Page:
The third-generation Echo Show 8 ($149.99) introduces my favorite new feature: widgets. These widgets transform the smart display into a more efficient touchscreen controller, simplifying access to information without the need for voice commands. It’s almost as handy as a tablet or phone for swiftly checking my calendar, selecting a recent playlist, or controlling the kitchen lights. Plus, it’s a device that anyone in my household can utilize.
The Echo Show 8 Remains the Leading Smart Display
Unless you specifically need a smart home controller, the new Show 8 has you covered. It’s Amazon’s first smart display that functions as a comprehensive smart home hub (at least until the Echo Hub is launched). It now serves as a Zigbee hub and a Thread border router, on top of being a Matter controller and Sidewalk hub. This versatility allows you to effortlessly integrate and manage a wide range of smart devices in your home, though it’s not compatible with Z-Wave. Additionally, it’s the first Show 8 to feature Amazon’s AZ2 chip, enhancing its touchscreen responsiveness and making Alexa more responsive.
The Echo Show’s Screen Primarily Aims to Encourage You to Make More Purchases From Amazon
If you’re just beginning your journey into smart home technology or considering adding your first smart display to your existing setup, the new Show 8 is an excellent starting point. In addition to its smart home capabilities, it offers a wide range of features at a reasonable price (although it’s $20 more than the second-gen version when it initially launched). It serves as an Alexa smart speaker with a screen, capable of performing typical voice assistant tasks like setting timers, answering questions, playing music, and functioning as a home intercom. The screen enhances its functionality by enabling video calls, movie viewing, and providing visual responses to queries. Moreover, it doubles as a quality digital photo frame.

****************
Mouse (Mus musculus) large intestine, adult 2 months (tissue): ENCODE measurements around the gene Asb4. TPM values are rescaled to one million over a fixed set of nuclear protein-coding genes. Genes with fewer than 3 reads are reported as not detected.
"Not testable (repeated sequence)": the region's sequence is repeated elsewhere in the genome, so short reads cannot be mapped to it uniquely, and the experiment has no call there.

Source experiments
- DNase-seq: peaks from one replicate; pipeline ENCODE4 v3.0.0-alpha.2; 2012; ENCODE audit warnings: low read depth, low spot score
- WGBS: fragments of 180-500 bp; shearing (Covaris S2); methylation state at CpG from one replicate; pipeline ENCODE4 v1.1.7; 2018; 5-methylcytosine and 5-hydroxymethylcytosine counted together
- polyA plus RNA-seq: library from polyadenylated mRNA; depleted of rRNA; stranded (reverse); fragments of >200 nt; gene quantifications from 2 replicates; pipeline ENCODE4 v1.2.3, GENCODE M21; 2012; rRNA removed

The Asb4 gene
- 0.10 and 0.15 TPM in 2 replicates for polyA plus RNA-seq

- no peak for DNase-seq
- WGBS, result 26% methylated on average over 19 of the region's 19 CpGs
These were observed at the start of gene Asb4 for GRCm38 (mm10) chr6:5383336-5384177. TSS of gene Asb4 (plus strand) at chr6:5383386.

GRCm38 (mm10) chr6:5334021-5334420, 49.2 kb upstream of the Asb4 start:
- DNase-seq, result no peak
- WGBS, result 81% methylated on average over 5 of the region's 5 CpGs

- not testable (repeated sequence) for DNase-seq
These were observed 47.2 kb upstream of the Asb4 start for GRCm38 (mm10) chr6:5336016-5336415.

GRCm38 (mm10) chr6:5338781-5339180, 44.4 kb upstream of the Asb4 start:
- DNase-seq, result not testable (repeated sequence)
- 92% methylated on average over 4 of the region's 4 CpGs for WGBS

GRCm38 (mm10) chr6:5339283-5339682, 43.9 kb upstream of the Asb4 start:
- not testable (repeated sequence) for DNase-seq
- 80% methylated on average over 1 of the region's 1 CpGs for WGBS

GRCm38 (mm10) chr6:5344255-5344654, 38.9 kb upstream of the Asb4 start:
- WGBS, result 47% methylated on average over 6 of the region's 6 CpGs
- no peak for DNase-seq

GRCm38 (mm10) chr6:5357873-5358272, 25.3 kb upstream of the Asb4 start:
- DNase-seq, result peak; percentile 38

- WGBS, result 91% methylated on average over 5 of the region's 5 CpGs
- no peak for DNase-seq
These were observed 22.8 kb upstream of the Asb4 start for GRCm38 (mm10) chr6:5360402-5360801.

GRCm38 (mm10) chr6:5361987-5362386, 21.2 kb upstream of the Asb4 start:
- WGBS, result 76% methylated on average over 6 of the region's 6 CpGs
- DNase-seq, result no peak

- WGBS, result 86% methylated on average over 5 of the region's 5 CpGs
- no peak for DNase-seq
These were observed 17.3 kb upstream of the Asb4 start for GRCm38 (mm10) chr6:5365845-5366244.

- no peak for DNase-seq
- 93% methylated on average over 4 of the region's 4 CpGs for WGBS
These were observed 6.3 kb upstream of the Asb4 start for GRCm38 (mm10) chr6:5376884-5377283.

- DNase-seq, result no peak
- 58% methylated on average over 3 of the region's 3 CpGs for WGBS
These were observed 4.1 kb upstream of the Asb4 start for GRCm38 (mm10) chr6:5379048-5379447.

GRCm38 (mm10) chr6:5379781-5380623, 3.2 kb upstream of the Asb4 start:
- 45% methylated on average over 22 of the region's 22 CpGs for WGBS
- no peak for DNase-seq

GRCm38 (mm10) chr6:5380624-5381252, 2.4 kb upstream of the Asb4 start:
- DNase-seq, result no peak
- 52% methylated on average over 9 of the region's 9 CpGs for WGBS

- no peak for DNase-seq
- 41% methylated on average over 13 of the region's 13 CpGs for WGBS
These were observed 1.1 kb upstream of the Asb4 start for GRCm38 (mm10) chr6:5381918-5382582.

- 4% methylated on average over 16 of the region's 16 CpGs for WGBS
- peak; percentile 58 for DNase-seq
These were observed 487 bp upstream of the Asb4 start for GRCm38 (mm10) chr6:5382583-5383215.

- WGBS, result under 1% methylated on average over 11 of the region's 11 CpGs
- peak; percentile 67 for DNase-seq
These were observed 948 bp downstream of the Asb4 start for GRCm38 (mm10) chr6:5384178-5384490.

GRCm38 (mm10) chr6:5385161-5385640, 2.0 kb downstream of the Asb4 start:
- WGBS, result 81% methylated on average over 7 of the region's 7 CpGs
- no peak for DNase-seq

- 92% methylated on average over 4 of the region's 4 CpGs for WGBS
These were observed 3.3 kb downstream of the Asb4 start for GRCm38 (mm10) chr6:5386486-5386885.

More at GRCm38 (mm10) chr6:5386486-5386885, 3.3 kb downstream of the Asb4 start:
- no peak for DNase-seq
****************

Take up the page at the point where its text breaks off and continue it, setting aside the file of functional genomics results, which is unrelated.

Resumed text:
One more reason to opt for the new Show 8 over the previous model is its impressive sound quality. Echo Show 8s have always delivered decent audio for smart displays, but the third-generation model introduces a revamped speaker system and spatial audio. During testing, this improvement was quite noticeable, and it sounded notably better than the first-gen Show 8 I compared it to. I also put it up against a second-gen HomePod, and while the $300 Apple speaker outperformed it in terms of clarity, the Show 8 held its ground. Although the Echo may have a slightly heavier bass, it could reach high volumes. Additionally, it’s available at half the price of a HomePod and features a built-in screen.
However, it’s important to remember that this is still an Amazon smart display. Consequently, the primary aim of the screen is to encourage you to make more purchases on Amazon. Unless you promptly disable all the additional features, you might find it quite irritating. There are nearly 50 different settings that you should deactivate if you want to avoid receiving constant “product tips” and suggestions on how to make your morning coffee more entertaining with Alexa.